The Shepheardes Calender: August

August: Ægloga Octaua. Willye. Perigot. Cuddie.

Ell me Perigot, what shalbe the game,
Wherefore with myne thou dare thy musick matche?
Or bene thy Bagpypes renne farre out of frame?
Or hath the Crampe thy ioynts benomd with ache?
Ah Willye, when the hart is ill assayde,
How can Bagpipe, or ioynts be well apayd?
What the foule euill hath thee so bestadde?
Whilom thou was peregall to the best,
And wont to make the iolly shepeheards gladde
With pyping and dauncing, didst passe the rest.
Ah Willye now I haue learnd a newe daunce:
My old musick mard by a newe mischaunce.
Mischiefe mought to that newe mischaunce befall,
That hath so raft vs of our meriment.
But reede me, what payne doth thee so appall?
Or louest thou, or bene thy younglings miswent?
Loue hath misled both my younglings, and mee:
I pyne for payne, and they my payne to see.
Perdie and wellawaye: ill may they thriue:
Neuer knewe I louers sheepe in good plight.
But and if rymes with me thou dare striue,
Such fond fantsies shall soone be put to flight.
That shall I doe, though mochell worse I fared:
Neuer shall be sayde that Perigot was dared.
Then loe Perigot the Pledge, which I plight:
A mazer ywrought of the Maple warre:
Wherein is enchased many a fayre sight
Of Beres and Tygres, that maken fiers warre:
And ouer them spred a goodly wild vine,
Entrailed with a wanton Yuie twine.
Thereby is a Lambe in the Wolues iawes:
But see, how fast renneth the shepheard swayne,
To saue the innocent from the beastes pawes:
And here with his shepehooke hath him slayne.
Tell me, such a cup hast thou euer sene?
Well mought it beseme any haruest Queene.

Thereto will I pawne yon spotted Lambe,
Of all my flocke there nis sike another:
For I brought him vp without the Dambe.
But Colin Clout rafte me of his brother,
That he purchast of me in the playne field:
Sore against my will was I forst to yield.
Sicker make like account of his brother.
But who shall iudge the wager wonne or lost?
That shall yonder heardgrome, and none other,
Which ouer the pousse hetherward doth post.
But for the Sunnebeame so sore doth vs beate,
Were not better, to shunne the scortching heate?
Well agreed Willy: then sitte thee downe swayne:
Sike a song neuer heardest thou, but Colin sing.
Gynne, when ye lyst, ye iolly shepheards twayne:
Sike a iudge, as Cuddie, were for a king.

Perigot. T fell vpon a holly eue,
Willye. hey ho hollidaye,
Per. When holly fathers wont to shrieue:
Wil. now gynneth this roundelay.
Per. Sitting vpon a hill so hye,
Wil. hey ho the high hyll,
Per. The while my flocke did feede thereby,
Wil. the while the shepheard selfe did spill:
Per. I saw the bouncing Bellibone,
Wil. Hey ho Bonibell,
Per. Tripping ouer the dale alone,
Wil. she can trippe it very well:
Per. Well decked in a frocke of gray,
Wil. hey ho gray is greete,
Per. And in a Kirtle of greene saye,
Wil. the greene is for maydens meete:
Per. A chapelet on her head she wore,
Wil. hey ho chapelet,
Per. Of sweete Violets therein was store,
Wil. she sweeter than the Violet.
Per. My sheepe did leaue theyr wonted foode,
Wil. hey ho seely sheepe,
Per. And gazd on her, as they were wood,
Wil. woode as he, that did them keepe.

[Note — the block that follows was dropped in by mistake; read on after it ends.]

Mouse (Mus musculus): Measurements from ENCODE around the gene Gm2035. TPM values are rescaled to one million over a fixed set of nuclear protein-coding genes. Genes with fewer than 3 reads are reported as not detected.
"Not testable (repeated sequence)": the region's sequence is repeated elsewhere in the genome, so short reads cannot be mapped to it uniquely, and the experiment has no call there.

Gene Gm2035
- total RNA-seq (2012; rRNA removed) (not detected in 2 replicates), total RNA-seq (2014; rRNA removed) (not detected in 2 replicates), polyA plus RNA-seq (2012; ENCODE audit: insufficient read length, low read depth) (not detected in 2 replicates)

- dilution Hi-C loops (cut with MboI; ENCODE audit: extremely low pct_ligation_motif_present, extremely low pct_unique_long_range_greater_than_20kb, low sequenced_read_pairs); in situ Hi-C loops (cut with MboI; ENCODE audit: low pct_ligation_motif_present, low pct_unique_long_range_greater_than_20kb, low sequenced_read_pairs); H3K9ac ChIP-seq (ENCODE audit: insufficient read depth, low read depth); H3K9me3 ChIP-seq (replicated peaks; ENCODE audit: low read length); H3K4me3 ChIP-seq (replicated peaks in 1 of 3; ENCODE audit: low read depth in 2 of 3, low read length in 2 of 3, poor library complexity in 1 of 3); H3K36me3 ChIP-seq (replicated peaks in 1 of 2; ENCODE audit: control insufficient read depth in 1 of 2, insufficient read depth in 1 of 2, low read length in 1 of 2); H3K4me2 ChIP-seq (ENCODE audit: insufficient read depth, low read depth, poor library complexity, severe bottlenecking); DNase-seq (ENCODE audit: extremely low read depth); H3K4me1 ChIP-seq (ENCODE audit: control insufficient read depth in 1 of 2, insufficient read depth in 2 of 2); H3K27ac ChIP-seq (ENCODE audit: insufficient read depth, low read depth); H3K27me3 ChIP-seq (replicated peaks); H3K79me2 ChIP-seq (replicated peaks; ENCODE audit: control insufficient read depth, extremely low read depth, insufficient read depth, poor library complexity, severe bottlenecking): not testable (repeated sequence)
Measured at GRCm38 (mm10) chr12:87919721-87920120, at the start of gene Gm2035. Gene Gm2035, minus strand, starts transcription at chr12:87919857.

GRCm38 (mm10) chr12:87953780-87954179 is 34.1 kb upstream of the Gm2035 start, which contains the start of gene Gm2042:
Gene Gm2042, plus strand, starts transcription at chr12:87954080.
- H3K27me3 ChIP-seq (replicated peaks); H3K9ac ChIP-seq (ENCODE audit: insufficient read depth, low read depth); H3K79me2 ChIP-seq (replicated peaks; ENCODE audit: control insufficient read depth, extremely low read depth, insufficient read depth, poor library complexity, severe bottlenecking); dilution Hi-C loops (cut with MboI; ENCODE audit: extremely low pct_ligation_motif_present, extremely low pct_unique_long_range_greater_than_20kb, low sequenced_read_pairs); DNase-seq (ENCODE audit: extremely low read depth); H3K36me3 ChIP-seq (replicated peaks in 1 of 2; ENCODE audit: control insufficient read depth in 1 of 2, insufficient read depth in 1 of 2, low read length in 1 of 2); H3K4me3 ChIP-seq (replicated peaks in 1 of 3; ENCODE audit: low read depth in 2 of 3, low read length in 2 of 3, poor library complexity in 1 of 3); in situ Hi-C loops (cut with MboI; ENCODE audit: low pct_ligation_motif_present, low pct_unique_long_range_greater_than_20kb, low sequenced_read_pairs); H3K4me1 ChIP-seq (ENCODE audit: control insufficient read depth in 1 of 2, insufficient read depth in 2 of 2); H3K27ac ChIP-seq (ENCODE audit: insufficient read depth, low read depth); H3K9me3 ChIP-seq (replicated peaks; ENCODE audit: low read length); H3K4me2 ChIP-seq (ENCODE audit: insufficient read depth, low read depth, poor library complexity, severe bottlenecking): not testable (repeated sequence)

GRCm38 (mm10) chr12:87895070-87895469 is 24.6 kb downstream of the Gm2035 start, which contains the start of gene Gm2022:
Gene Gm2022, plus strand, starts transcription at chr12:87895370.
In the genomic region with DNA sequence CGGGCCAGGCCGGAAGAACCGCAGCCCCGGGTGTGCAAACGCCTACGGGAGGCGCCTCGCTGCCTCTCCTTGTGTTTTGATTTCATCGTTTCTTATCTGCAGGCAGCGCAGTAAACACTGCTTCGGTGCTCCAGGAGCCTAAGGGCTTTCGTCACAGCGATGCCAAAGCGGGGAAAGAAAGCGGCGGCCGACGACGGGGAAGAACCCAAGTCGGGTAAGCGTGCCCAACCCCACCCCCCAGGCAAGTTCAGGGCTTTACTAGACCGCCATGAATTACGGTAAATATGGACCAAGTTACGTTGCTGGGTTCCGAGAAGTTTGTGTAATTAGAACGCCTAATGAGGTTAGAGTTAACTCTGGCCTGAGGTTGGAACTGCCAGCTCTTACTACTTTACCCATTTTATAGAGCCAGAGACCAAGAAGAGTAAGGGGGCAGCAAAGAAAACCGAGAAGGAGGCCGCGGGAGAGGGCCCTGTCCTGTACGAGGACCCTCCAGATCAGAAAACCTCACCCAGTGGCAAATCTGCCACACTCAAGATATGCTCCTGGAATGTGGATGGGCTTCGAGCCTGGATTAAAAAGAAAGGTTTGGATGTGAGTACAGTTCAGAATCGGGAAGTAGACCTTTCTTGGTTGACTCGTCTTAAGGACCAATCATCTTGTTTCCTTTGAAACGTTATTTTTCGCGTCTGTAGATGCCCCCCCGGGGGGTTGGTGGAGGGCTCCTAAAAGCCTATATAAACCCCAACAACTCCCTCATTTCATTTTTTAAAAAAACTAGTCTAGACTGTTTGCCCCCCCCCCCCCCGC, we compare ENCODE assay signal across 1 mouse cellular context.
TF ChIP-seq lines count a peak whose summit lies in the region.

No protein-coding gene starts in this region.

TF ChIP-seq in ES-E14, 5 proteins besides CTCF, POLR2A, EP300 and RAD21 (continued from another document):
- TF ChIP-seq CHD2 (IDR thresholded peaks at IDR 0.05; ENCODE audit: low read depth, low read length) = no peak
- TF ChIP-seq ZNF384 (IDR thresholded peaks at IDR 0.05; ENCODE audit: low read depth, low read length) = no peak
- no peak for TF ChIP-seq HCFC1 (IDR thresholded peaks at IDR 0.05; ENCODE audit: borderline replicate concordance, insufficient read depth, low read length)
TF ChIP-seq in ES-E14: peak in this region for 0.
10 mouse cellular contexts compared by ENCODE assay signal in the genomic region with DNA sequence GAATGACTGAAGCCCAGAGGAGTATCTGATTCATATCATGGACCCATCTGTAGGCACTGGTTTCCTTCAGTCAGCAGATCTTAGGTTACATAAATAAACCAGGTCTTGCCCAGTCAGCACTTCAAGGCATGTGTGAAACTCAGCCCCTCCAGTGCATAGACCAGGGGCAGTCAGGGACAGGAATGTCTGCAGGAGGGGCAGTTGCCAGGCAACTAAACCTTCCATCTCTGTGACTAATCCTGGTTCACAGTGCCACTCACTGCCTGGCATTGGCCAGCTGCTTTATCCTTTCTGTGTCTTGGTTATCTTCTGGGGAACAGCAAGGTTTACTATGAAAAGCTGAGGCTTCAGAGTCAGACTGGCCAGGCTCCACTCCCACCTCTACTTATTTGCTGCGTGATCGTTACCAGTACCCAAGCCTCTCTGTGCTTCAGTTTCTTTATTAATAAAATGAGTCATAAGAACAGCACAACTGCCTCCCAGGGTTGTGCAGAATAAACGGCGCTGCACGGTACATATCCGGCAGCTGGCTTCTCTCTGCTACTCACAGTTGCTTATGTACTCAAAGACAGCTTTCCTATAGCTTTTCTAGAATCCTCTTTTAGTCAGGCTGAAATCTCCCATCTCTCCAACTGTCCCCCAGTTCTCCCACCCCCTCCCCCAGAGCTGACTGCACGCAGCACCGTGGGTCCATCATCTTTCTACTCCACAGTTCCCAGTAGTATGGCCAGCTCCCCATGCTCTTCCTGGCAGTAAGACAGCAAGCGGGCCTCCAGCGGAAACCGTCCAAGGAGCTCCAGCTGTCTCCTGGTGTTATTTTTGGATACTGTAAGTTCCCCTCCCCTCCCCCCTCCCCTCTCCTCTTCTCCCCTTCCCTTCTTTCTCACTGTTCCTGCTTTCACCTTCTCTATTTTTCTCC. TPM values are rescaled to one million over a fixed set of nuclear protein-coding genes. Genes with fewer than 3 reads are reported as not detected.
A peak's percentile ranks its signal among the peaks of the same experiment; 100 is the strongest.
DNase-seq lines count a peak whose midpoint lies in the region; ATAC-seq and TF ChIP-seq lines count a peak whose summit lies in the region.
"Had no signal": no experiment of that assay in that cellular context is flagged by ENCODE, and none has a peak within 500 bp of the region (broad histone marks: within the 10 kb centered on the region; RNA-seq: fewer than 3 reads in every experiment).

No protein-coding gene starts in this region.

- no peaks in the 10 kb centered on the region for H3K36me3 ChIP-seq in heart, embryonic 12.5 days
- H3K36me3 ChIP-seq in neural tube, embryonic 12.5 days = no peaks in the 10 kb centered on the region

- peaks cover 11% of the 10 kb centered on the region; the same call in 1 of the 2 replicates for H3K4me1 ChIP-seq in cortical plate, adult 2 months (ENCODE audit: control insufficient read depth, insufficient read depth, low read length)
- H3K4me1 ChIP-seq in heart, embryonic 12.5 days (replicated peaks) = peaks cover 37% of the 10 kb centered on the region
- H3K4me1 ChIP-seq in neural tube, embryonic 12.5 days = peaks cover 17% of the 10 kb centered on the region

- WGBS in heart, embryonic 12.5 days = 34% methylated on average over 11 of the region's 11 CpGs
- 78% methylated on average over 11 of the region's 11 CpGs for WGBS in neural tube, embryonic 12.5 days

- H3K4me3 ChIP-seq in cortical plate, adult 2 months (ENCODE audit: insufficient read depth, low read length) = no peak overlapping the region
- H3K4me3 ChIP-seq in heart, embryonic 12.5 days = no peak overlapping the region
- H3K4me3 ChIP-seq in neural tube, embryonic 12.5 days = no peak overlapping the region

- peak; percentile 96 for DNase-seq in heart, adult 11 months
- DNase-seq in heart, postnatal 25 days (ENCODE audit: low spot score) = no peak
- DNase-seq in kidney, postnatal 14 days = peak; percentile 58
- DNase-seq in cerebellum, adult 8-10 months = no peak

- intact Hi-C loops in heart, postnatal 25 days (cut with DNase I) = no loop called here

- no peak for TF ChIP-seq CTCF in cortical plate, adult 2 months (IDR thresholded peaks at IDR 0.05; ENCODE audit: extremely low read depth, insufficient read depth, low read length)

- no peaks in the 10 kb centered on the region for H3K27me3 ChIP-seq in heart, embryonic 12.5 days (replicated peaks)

Per. As the bonilasse passed bye,
Wil. hey ho bonilasse,
Per. She roude at me with glauncing eye,
Wil. as cleare as the christall glasse:
Per. All as the Sunnye beame so bright,
Wil. hey ho the Sunne beame,
Per. Glaunceth from Phoebus face forthright,
Wil. so loue into thy hart did streame:
Per. Or as the thonder cleaues the cloudes,
Wil. hey ho the Thonder,
Per. Wherein the lightsome leuin shroudes,
Wil. so cleaues thy soule a sonder:
Per. Or as Dame Cynthias siluer raye
Wil. hey ho the Moonelight,
Per. Vpon the glittering waue doth playe:
Wil. such play is a pitteous plight.
Per. The glaunce into my heart did glide,
Wil. hey ho the glyder,
Per. Therewith my soule was sharply gryde,
Wil. uch wounds soone wexen wider.
Per. Hating to raunch the arrow out,
Wil. hey ho Perigot,
Per. I left the head in my hart roote:
Wil. it was a desperate shot.
Per. There it ranckleth ay more and more,
Wil. hey ho the arrowe,
Per. Ne can I find salue for my sore:
Wil. loue is a curelesse sorrow
Rate this poem:(0.00 / 0 votes)

Edmund Spenser

Edmund Spenser was an English poet best known for The Faerie Queene, an epic poem and fantastical allegory celebrating the Tudor dynasty and Elizabeth I. more…

All Edmund Spenser poems | Edmund Spenser Books

FAVORITE (0 fans)


Find a translation for this poem in other languages:

Select another language:

  • - Select -
  • 简体中文 (Chinese - Simplified)
  • 繁體中文 (Chinese - Traditional)
  • Español (Spanish)
  • Esperanto (Esperanto)
  • 日本語 (Japanese)
  • Português (Portuguese)
  • Deutsch (German)
  • العربية (Arabic)
  • Français (French)
  • Русский (Russian)
  • ಕನ್ನಡ (Kannada)
  • 한국어 (Korean)
  • עברית (Hebrew)
  • Український (Ukrainian)
  • اردو (Urdu)
  • Magyar (Hungarian)
  • मानक हिन्दी (Hindi)
  • Indonesia (Indonesian)
  • Italiano (Italian)
  • தமிழ் (Tamil)
  • Türkçe (Turkish)
  • తెలుగు (Telugu)
  • ภาษาไทย (Thai)
  • Tiếng Việt (Vietnamese)
  • Čeština (Czech)
  • Polski (Polish)
  • Bahasa Indonesia (Indonesian)
  • Românește (Romanian)
  • Nederlands (Dutch)
  • Ελληνικά (Greek)
  • Latinum (Latin)
  • Svenska (Swedish)
  • Dansk (Danish)
  • Suomi (Finnish)
  • فارسی (Persian)
  • ייִדיש (Yiddish)
  • հայերեն (Armenian)
  • Norsk (Norwegian)
  • English (English)

Discuss this Edmund Spenser poem with the community:


Use the citation below to add this poem to your bibliography:


"The Shepheardes Calender: August" STANDS4 LLC, 2020. Web. 7 Apr. 2020. <>.

We need you!

Help us build the largest poetry community and poems collection on the web!

Our favorite collection of

Famous Poets


Thanks for your vote! We truly appreciate your support.